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</html> [[File:UofC_RIBOSWITCH.png|thumb|350px|centre|Figure 1: A simple diagram illustrating the riboswitch and the three metabolite, magnesium, manganese and molybdenum, we have tested.]] <html>
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[[File:Magnesium pathway Ucalgary.png|thumb|500px|center|Figure 2: MgtA pathway in <i>E. coli</i>. The phoQ protein is the transmembrane receptor which detects low magnesium concentration. PhoQ then phosphorylates PhoP which acts as a transcription factor on mgtA promoter and transcribes genes downstream necessary for bringing magnesium into the cell. There is a second level of control with the magnesium riboswitch. In the presence of high magnesium the riboswitch forms a secondary structure which does not allow the ribosome to bind to the transcript inhibiting translation. In the case of low magnesium however, the transcript is expressed and this allows influx of magnesium.]]<html>
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<h3><i>Test circuits for the magnesium system</i></h3>
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<p>We explored 3 different riboswitches, each responsive to a different metabolite (magnesium, manganese or molybdate co-factor) that would be inexpensive to implement into a bioreactor environment.  Additionally, we also investigated a repressible and inducible promoter, responsive to glucose and rhamnose respectively.</p>
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<p>The general approach taken to build the system was constructing the promoter with the respective riboswitch followed by the kill genes. </p>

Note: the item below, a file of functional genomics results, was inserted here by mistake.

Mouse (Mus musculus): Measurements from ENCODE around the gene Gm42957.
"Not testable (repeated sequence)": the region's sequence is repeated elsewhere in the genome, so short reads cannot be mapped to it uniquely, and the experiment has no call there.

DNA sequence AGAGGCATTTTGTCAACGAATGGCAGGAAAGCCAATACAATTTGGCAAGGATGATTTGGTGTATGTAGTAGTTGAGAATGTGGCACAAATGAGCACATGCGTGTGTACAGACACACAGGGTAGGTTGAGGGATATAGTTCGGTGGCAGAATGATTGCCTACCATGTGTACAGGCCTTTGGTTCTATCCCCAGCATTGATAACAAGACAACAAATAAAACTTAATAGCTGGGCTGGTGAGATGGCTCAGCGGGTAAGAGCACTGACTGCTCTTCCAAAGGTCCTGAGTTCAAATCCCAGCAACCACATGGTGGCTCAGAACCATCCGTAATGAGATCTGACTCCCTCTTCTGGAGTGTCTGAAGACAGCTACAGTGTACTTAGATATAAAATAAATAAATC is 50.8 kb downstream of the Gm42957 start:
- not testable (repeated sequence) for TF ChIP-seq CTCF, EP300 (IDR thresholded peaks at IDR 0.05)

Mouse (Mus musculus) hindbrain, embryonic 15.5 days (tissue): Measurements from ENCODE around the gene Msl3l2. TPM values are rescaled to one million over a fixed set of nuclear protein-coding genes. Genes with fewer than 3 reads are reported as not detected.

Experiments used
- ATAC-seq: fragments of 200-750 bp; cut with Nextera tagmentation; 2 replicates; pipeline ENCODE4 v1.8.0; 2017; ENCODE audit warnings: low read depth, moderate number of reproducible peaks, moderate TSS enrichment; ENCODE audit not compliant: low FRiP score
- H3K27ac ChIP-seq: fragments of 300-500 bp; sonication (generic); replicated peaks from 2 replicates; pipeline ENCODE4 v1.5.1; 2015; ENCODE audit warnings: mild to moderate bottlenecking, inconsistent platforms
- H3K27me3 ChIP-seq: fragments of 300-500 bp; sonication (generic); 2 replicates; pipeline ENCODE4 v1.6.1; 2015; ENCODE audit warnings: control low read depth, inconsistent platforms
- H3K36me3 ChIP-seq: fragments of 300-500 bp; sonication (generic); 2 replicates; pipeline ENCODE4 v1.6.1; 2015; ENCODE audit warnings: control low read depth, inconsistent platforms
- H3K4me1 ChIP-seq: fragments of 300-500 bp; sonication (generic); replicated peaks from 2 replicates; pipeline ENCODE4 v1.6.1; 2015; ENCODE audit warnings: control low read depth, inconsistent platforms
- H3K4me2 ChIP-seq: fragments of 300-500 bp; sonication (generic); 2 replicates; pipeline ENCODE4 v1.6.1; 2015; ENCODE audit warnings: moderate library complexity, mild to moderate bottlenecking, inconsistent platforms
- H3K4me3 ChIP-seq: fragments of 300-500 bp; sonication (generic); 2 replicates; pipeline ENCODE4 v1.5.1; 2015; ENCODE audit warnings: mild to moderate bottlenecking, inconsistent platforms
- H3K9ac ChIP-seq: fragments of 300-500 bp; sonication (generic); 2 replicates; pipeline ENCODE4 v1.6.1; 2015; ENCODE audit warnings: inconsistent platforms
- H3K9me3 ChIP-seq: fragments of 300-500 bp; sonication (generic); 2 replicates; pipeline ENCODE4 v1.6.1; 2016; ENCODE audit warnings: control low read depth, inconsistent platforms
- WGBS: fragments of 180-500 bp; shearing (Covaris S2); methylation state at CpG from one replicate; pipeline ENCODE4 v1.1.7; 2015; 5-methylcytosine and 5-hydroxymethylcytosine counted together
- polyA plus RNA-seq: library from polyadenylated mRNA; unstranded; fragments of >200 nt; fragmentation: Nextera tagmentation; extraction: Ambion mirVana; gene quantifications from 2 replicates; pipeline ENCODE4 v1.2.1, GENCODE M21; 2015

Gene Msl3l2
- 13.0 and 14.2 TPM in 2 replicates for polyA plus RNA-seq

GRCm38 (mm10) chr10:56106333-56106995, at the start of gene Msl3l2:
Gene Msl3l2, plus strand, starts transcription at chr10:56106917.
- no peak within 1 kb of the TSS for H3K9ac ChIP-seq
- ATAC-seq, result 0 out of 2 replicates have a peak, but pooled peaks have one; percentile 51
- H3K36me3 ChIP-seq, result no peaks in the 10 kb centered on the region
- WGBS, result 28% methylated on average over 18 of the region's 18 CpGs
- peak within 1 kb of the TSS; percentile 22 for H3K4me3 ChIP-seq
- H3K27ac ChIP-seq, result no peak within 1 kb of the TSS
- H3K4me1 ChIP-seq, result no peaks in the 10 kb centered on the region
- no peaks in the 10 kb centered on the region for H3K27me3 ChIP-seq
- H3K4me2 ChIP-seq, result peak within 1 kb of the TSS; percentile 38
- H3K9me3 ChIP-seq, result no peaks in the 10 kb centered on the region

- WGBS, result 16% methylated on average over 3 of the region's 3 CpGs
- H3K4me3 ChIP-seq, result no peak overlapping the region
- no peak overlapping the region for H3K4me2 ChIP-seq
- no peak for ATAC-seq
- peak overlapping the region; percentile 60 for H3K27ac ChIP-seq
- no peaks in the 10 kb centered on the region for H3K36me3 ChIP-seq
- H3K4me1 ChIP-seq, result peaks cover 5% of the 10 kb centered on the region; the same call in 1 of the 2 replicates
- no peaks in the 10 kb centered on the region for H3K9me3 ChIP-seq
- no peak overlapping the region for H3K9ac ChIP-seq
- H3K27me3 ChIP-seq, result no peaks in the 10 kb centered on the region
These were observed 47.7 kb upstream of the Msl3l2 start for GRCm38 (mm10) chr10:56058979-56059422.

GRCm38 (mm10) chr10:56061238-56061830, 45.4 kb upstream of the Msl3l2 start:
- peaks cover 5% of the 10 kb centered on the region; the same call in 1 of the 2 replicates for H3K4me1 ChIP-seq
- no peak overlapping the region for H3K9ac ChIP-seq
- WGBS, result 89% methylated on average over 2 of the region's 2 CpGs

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<h2>Magnesium riboswitch</h2>
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<p>The magnesium riboswitch that we looked at is repressed in the presence of magnesium ions. This system has two control components – a promoter and a riboswitch. Normally the magnesium (mgtA) promoter (<a href="http://partsregistry.org/wiki/index.php/Part:BBa_K902009">BBa_K902009</a>) and the magnesium (mgtA) riboswitch (<a href="http://partsregistry.org/wiki/index.php/Part:BBa_K902008">BBa_K902009</a>) are activated if there is a deficiency of magnesium in the cell (Groisman, 2001). The sequence of the <i>mgtA</i> promoter and riboswitch was obtained from Winnie and Groisman. A lack of magnesium activates other genes in <i>E. coli </i>to allow influx of magnesium into the cell. The two proteins in the cascade that activate the system are <i>PhoP</i> (<a href="http://partsregistry.org/wiki/index.php/Part:BBa_K902010">BBa_K902010</a>) and <i>PhoQ</i> (<a href="http://partsregistry.org/wiki/index.php/Part:BBa_K902011">BBa_K902011</a>). <i>PhoQ</i> is the trans-membrane protein which gets activated in the absence of magnesium and phosphorylates <i>PhoP</i>. <i>PhoP</i> in turn binds to the mgtA promoter and transcribes genes downstream (Groisman, 2001).</p>